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There is a Thorn-it looks so old,
Not higher than a two years' child
It stands erect, and like a stone
With lichens it is overgrown.
Like rock or stone, it is o'ergrown
And hung with heavy tufts of moss,
Up from the earth these mosses creep,
With plain and manifest intent,
And all had join'd in one endeavour
To bury this poor Thorn for ever.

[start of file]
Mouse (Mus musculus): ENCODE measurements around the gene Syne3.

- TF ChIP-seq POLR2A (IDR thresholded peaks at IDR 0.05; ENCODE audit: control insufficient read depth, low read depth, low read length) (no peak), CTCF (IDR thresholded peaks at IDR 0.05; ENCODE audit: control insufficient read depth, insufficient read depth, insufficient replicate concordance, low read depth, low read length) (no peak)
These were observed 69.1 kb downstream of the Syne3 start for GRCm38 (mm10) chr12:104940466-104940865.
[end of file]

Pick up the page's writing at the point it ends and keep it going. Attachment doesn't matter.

High on a mountain's highest ridge,
Where oft the stormy winter gale
Cuts like a scythe, while through the clouds
It sweeps from vale to vale
Not five yards from the mountain path,
This Thorn you on your left espy;
And to the left, three yards beyond,
Of water never dry;
I've measured it from side to side :
'Tis three feet long, and two feet wide.
And, close beside this aged Thorn,
All lovely colours there you see,
As if by hand of lady fair
The work had woven been;
And cups, the darlings of the eye,
So deep is their vermillion dye.